Tropical wave in far eastern Atlantic worth watching

Tropical wave, designated at invest 96L,. moving off the coast of Africa

Tropical wave, designated as invest 96L, moving off the coast of Africa

It is late July and the tropics are beginning to shows signs of life. After several weeks of a very busy east Pacific, the tables are slowly turning and it won’t too be long before the Atlantic begins producing storms and hurricanes.

Right now the focus is on a strong tropical wave emerging from the west coast of Africa. The National Hurricane Center has designated it as invest area 96L – the first step in the process of watching for potential development. In this case, the potential for additional development is rather low, only 20% out to five days. However, it is the fact that we have something of interest entering the so-called MDR or Main Development Region that makes this situation interesting.

Climatology suggests that while development is possible this early in the season in the tropical Atlantic, it doesn’t happen too often. Dry mid-level air, typically associated with Saharan Air Layer outbreaks off of Africa, usually squash development potential until later in August. That may be what we see in this situation though it doesn’t mean the tropical wave will vanish.

Water temps, outlined in green here, are warm enough in the far eastern Atlantic to support development

Water temps, outlined in green here, are warm enough in the far eastern Atlantic to support development. The contour lines show temperatures of the sea surface in degrees Celsius and typically anything above 26C is warm enough to support tropical storms and hurricanes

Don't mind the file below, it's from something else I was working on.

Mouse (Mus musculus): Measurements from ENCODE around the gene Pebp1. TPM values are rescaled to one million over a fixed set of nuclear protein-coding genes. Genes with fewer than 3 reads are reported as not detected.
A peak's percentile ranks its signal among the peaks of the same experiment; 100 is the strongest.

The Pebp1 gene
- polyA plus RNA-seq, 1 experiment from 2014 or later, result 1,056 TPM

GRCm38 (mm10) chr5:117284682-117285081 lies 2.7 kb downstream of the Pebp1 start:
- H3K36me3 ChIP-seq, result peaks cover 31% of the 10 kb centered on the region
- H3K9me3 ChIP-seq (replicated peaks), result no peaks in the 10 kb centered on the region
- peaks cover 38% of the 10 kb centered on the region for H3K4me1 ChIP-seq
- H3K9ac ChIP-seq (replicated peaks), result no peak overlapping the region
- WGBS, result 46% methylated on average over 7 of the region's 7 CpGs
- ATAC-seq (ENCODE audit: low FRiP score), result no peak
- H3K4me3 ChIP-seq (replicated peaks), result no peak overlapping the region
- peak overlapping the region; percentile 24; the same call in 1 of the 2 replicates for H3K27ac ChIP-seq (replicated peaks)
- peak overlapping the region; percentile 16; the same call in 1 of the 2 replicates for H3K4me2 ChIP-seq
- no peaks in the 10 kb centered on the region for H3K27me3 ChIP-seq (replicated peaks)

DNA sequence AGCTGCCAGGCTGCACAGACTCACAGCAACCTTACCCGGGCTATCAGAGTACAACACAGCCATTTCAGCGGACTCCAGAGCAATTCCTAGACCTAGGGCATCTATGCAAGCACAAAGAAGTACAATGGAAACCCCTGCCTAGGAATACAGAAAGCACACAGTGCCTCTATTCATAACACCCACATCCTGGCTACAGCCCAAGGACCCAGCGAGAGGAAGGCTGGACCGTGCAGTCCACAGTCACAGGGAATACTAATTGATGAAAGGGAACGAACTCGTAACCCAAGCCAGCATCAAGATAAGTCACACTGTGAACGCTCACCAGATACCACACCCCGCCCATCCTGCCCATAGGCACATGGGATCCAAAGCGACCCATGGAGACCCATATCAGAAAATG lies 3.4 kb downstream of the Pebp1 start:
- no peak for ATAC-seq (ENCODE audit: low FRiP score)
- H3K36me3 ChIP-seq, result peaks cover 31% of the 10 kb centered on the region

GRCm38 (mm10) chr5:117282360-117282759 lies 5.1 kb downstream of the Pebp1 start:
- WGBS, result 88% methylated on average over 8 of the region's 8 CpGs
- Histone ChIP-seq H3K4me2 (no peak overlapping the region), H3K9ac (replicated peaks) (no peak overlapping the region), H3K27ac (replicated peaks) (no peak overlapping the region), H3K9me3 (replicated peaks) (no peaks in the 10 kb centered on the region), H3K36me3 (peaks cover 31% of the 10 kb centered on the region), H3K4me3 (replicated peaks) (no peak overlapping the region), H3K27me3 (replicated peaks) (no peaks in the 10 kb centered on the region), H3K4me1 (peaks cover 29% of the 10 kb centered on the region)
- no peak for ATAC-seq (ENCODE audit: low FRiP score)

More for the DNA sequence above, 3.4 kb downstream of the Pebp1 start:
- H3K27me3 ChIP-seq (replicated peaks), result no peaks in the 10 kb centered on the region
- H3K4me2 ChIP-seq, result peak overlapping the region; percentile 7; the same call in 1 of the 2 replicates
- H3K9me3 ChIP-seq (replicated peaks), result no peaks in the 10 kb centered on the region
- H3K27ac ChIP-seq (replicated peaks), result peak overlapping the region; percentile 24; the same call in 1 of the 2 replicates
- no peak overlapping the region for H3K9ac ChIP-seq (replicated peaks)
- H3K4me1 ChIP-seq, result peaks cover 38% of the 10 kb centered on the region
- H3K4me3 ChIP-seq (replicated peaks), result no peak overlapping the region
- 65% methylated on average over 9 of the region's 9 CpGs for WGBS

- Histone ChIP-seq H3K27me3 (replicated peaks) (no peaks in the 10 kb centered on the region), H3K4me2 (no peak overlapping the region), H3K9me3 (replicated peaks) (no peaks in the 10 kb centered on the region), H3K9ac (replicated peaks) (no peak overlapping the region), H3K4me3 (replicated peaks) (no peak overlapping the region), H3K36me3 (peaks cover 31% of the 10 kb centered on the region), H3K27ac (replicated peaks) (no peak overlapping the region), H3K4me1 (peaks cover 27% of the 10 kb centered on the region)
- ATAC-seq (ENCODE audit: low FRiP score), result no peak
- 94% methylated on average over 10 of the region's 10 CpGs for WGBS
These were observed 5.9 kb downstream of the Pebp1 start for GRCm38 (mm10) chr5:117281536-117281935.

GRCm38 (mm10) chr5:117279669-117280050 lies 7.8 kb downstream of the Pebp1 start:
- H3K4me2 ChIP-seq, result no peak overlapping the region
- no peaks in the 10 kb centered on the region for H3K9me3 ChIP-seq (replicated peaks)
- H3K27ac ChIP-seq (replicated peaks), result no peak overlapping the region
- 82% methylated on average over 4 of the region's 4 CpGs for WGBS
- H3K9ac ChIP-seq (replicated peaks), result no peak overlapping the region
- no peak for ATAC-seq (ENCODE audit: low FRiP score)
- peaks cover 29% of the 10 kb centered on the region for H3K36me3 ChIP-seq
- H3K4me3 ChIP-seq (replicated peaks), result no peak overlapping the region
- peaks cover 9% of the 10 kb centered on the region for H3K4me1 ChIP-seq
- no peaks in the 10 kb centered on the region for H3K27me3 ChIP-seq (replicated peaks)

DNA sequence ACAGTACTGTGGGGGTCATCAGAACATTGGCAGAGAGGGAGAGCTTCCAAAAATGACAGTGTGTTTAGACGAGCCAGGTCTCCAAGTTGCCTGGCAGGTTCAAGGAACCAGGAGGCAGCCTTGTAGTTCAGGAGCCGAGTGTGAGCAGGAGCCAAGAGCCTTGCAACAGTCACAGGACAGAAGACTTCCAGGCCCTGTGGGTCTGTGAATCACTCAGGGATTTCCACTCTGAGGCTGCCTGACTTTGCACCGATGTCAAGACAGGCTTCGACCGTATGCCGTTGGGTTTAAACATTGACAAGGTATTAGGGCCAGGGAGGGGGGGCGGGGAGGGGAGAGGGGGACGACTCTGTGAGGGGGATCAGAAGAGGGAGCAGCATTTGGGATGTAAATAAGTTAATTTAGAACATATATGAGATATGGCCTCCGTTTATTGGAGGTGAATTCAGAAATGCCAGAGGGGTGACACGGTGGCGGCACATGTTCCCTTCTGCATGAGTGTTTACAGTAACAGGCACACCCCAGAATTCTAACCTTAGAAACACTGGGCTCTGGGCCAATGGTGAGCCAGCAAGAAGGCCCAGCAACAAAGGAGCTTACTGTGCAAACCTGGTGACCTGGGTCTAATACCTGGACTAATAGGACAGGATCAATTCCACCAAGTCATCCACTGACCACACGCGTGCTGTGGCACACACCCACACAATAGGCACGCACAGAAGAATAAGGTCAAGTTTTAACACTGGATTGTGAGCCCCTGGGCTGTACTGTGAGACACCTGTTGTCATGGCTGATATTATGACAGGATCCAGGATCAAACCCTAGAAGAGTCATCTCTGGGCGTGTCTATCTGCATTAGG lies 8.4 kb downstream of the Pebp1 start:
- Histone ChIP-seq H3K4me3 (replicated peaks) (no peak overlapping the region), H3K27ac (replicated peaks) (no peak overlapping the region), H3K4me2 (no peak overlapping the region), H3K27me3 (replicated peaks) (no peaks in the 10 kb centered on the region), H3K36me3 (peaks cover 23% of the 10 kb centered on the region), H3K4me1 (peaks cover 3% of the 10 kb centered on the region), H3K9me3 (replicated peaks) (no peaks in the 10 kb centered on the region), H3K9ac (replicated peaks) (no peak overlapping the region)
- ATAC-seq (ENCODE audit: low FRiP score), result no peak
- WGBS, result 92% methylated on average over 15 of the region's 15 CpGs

Water temps are warm enough in the region off the African coast and overall, upper level winds are generally favorable.

Some long range models suggest that the wave of energy will wait until it reaches the western Atlantic before developing. We have seen this time and again in recent years as the MDR has seemed to be rather hostile for seedling storms to take root.

Right now, it is a topic of conversation for tropical weather watchers and TV meteorologists. Whether or not 96L becomes more of a story later on remains to be seen. It is certainly a sign that we are getting closer to the prime time of the Atlantic hurricane season and with so much warm water waiting in the western regions of the basin, it’s only a matter of time in my opinion – which makes sense considering the time of year we are in and where we are headed climatologically speaking.

Meanwhile, the east Pacific remains fairly busy with tropical storm Frank dying out well to the west of the Baja peninsula where cooler water and a more stable air mass awaits.

The NHC has outlined an additional area of interest farther to the southeast of Frank that has some potential for development over the next five days. No worries for Mexico, however, as anything that does manage to get going will move generally west to west-northwest out in to the open Pacific.

I will have more on 96L in my video discussion later today and a full blog post again tomorrow morning.

M. Sudduth 11AM ET July 27

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About Mark Sudduth

Greetings! I am Mark Sudduth, the founder and editor of HurricaneTrack.com. The site began in 1999 as a way to post info concerning tropical storms and hurricanes for any interested visitors. Little did I know how big it would become in the years since. Now, we have millions of visitors from all over the world who have come to rely on the site as a no non-sense, tell it like it is resource for all things hurricane related. We are supported by a combination of corporate sponsors and our loyal Client Services members who subscribe to premium content on our sister site, premium.hurricanetrack.com. I am married with six energetic and intelligent children and live in southeast North Carolina. I graduated UNC-Wilmington in 1995 with a BA in Geography and have studied the effects of hurricanes on our society ever since.

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